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Panama Papers leak: Pak awaits SC ruling that could disqualify Nawaz Sharif

Such a move would leave Sharif's party in power, but trigger intense turmoil

Reuters  |  Islamadad 

Nawaz Sharif, pakistan
Pakistan's Prime Minister Nawaz Sharif. Photo: Reuters

Police in riot gear on Thursday surrounded Pakistan's highest court in the capital, Islamabad, as it prepared to deliver a decision that could unseat Prime Minister over corruption allegations related to the leaks.

Such a move would leave Sharif's party in power, but trigger intense turmoil just when the economy is showing modest growth and security has improved as the civilian government and the powerful military have appeared to come to uneasy terms.

Police barred people from entering the court precincts as a five-member bench prepared to hand down the highly anticipated ruling at 2 p.m. (0900 GMT) after nearly two months of deliberation and arguments.

Pakistan's stock market rose nearly 250 points on Thursday, after having closed up 1.6 percent the previous day, showing investors are confident the court will not rule Sharif ineligible to be prime minister.

The case against Sharif stems from documents leaked from the Panama-based Mossack Fonseca law firm, which appeared to show that his daughter and two sons owned offshore holding companies and used them to buy properties in London.

The "Panama Papers" were published last year by the Consortium of Investigative Journalists (ICIJ).

"The prime minister's name was not in the ICIJ Panama Papers, his children's were, and there's no connection between the children's finances and his, because they file separate taxes," said parliamentarian Danyal Aziz, a member of the ruling Muslim League Nawaz (PML-N).

Interest in the case has remained intense, with Pakistani television focusing on predictions about the decision and social media circulating spurious versions of verdicts purported to have been leaked.

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Panama Papers leak: Pak awaits SC ruling that could disqualify Nawaz Sharif

Such a move would leave Sharif's party in power, but trigger intense turmoil

Such a move would leave Sharif's party in power, but trigger intense turmoil
Police in riot gear on Thursday surrounded Pakistan's highest court in the capital, Islamabad, as it prepared to deliver a decision that could unseat Prime Minister over corruption allegations related to the leaks.

Such a move would leave Sharif's party in power, but trigger intense turmoil just when the economy is showing modest growth and security has improved as the civilian government and the powerful military have appeared to come to uneasy terms.

Police barred people from entering the court precincts as a five-member bench prepared to hand down the highly anticipated ruling at 2 p.m. (0900 GMT) after nearly two months of deliberation and arguments.

Pakistan's stock market rose nearly 250 points on Thursday, after having closed up 1.6 percent the previous day, showing investors are confident the court will not rule Sharif ineligible to be prime minister.

The case against Sharif stems from documents leaked from the Panama-based Mossack Fonseca law firm, which appeared to show that his daughter and two sons owned offshore holding companies and used them to buy properties in London.

The "Panama Papers" were published last year by the Consortium of Investigative Journalists (ICIJ).

"The prime minister's name was not in the ICIJ Panama Papers, his children's were, and there's no connection between the children's finances and his, because they file separate taxes," said parliamentarian Danyal Aziz, a member of the ruling Muslim League Nawaz (PML-N).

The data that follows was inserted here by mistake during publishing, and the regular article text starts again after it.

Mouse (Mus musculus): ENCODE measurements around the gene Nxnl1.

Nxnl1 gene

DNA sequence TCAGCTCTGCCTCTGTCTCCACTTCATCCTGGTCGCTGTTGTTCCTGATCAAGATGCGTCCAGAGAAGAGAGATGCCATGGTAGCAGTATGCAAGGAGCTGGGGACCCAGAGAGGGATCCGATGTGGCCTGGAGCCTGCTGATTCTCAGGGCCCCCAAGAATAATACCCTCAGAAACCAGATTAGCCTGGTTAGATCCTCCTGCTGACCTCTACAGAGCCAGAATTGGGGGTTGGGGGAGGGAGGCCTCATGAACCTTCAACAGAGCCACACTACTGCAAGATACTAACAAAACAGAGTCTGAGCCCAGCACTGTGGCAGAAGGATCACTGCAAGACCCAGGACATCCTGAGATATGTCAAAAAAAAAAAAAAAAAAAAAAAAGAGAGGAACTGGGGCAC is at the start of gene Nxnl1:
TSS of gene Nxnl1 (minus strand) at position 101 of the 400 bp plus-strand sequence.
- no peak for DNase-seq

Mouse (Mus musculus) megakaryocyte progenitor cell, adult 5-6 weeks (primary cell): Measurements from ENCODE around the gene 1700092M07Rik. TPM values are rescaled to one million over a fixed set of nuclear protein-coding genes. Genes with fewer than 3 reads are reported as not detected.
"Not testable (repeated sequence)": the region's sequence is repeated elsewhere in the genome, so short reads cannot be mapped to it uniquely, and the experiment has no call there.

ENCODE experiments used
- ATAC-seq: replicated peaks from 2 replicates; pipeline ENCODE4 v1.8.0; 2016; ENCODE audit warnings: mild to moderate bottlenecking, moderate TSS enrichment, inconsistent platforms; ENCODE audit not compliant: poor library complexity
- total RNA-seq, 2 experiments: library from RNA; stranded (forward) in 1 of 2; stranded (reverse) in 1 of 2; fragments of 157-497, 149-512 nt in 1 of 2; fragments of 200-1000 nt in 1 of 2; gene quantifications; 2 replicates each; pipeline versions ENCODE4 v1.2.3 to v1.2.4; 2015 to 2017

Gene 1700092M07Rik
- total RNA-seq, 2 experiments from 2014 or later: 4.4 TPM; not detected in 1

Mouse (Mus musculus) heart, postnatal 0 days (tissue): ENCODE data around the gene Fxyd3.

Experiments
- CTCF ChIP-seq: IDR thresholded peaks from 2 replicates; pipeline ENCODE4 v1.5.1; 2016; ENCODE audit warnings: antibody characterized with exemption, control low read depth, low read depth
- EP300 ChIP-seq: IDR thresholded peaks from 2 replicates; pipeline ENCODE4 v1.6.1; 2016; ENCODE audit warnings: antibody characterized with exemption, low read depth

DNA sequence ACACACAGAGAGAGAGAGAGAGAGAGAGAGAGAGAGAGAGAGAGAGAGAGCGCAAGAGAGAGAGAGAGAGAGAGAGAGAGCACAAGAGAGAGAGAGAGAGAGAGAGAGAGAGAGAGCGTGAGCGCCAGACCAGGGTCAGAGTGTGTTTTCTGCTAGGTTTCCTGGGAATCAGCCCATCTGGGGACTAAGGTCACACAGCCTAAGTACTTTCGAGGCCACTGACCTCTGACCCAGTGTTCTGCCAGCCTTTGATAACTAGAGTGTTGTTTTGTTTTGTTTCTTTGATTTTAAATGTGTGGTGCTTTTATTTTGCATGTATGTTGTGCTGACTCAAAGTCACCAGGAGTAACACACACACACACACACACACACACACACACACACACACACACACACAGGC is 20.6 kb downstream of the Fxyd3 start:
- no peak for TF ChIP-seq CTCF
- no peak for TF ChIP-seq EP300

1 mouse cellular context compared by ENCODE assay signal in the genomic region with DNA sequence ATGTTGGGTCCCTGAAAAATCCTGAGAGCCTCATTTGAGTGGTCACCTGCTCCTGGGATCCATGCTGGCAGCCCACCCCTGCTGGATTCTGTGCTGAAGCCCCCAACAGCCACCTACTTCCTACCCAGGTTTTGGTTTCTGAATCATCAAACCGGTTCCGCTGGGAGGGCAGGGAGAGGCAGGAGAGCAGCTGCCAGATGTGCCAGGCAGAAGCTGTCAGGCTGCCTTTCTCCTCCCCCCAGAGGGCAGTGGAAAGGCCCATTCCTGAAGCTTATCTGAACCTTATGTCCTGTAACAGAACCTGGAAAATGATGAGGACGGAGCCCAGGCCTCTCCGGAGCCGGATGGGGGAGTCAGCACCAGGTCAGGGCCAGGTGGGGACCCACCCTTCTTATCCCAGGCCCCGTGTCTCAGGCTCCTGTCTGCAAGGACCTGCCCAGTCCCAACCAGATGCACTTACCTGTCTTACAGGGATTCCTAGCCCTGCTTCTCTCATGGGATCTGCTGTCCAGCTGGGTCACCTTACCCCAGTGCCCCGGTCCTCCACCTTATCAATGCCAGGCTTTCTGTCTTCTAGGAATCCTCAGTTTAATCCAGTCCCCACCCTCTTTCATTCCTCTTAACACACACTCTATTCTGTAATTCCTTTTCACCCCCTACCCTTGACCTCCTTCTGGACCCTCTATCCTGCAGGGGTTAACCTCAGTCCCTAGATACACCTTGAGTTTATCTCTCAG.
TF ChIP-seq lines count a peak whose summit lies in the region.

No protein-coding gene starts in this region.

Interest in the case has remained intense, with Pakistani television focusing on predictions about the decision and social media circulating spurious versions of verdicts purported to have been leaked.
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Business Standard
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Panama Papers leak: Pak awaits SC ruling that could disqualify Nawaz Sharif

Such a move would leave Sharif's party in power, but trigger intense turmoil

Police in riot gear on Thursday surrounded Pakistan's highest court in the capital, Islamabad, as it prepared to deliver a decision that could unseat Prime Minister over corruption allegations related to the leaks.

Such a move would leave Sharif's party in power, but trigger intense turmoil just when the economy is showing modest growth and security has improved as the civilian government and the powerful military have appeared to come to uneasy terms.

Police barred people from entering the court precincts as a five-member bench prepared to hand down the highly anticipated ruling at 2 p.m. (0900 GMT) after nearly two months of deliberation and arguments.

Pakistan's stock market rose nearly 250 points on Thursday, after having closed up 1.6 percent the previous day, showing investors are confident the court will not rule Sharif ineligible to be prime minister.

The case against Sharif stems from documents leaked from the Panama-based Mossack Fonseca law firm, which appeared to show that his daughter and two sons owned offshore holding companies and used them to buy properties in London.

The "Panama Papers" were published last year by the Consortium of Investigative Journalists (ICIJ).

"The prime minister's name was not in the ICIJ Panama Papers, his children's were, and there's no connection between the children's finances and his, because they file separate taxes," said parliamentarian Danyal Aziz, a member of the ruling Muslim League Nawaz (PML-N).

Interest in the case has remained intense, with Pakistani television focusing on predictions about the decision and social media circulating spurious versions of verdicts purported to have been leaked.

image
Business Standard
177 22